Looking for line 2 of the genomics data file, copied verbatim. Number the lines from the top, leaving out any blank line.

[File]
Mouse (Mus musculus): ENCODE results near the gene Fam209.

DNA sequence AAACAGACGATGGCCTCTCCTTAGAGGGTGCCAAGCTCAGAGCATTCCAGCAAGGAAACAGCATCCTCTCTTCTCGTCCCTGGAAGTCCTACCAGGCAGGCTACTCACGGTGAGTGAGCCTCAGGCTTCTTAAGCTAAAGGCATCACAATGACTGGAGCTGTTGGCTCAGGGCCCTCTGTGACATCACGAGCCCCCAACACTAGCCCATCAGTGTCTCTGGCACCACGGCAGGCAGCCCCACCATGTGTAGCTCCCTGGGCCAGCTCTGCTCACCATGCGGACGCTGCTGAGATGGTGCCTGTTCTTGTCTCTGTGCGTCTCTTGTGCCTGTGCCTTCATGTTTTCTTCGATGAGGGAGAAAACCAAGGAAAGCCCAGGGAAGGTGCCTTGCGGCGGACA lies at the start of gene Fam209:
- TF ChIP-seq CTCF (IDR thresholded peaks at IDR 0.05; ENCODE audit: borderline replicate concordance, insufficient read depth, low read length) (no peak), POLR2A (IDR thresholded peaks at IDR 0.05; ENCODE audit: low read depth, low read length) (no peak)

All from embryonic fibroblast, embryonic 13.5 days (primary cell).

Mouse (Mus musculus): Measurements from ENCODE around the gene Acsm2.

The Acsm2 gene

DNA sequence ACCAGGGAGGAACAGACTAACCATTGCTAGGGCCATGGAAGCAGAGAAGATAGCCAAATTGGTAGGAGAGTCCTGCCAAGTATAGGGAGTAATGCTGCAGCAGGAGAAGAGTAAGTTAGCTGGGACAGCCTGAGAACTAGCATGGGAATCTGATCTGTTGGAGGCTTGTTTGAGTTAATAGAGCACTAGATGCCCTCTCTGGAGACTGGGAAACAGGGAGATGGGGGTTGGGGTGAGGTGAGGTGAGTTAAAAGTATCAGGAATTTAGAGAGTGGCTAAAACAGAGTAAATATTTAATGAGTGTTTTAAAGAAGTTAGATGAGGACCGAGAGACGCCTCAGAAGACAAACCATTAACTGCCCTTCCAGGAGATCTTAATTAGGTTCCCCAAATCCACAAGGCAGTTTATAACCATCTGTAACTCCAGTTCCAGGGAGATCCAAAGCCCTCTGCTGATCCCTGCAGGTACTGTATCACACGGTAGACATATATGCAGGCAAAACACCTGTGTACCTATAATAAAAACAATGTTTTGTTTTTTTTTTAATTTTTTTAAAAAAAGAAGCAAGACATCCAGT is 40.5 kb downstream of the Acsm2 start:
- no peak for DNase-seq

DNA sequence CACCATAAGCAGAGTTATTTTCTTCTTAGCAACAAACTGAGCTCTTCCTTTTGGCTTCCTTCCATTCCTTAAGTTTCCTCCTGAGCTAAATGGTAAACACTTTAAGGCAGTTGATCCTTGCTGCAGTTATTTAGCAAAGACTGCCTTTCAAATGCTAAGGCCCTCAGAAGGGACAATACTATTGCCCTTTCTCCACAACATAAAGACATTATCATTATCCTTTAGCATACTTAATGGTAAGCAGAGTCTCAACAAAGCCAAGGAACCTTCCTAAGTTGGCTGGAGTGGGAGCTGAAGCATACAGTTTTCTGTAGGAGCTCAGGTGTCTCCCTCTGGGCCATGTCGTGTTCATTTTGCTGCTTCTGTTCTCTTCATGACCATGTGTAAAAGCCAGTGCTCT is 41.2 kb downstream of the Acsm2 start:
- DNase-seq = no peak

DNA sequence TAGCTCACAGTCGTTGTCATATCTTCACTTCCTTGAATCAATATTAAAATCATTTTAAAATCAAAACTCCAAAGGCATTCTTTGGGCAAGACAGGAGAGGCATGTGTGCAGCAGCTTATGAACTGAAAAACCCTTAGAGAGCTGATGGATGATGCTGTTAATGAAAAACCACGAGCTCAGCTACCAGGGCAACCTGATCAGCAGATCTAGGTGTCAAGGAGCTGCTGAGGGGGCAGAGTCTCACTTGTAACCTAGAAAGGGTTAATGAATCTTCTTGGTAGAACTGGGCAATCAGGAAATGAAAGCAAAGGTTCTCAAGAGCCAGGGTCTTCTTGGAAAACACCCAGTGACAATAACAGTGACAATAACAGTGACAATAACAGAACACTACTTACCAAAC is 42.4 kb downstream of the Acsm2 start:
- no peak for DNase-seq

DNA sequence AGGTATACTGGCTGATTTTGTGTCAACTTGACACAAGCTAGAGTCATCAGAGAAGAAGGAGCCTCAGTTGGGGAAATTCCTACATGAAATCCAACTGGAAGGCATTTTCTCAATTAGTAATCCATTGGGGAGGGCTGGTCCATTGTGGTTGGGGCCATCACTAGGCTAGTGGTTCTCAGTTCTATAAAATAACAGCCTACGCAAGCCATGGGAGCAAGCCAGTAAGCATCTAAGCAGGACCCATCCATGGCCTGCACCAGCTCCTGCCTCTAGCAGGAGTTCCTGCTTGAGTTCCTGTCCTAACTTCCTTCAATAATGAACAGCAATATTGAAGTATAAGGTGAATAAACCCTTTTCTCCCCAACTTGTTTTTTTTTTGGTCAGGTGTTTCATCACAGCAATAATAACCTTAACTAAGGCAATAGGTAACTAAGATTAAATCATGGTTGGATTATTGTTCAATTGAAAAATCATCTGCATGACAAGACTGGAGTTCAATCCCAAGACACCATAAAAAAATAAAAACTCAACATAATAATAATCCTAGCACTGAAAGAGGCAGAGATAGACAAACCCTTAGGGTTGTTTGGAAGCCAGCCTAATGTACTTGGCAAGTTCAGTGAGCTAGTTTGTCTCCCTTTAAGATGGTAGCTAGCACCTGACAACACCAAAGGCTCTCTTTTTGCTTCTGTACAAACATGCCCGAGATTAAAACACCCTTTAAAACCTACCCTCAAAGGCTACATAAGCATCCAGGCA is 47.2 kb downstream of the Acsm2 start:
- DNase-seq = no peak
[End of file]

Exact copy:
DNA sequence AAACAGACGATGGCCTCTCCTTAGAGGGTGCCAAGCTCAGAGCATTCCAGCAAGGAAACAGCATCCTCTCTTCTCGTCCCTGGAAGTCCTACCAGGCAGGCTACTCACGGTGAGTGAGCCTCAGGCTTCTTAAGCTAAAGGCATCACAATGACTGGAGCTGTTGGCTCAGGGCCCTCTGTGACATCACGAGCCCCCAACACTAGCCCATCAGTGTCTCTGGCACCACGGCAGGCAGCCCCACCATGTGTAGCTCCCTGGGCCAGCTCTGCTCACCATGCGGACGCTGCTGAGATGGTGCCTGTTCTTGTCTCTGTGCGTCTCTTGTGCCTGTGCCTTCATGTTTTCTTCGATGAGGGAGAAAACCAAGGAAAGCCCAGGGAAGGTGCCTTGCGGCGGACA lies at the start of gene Fam209: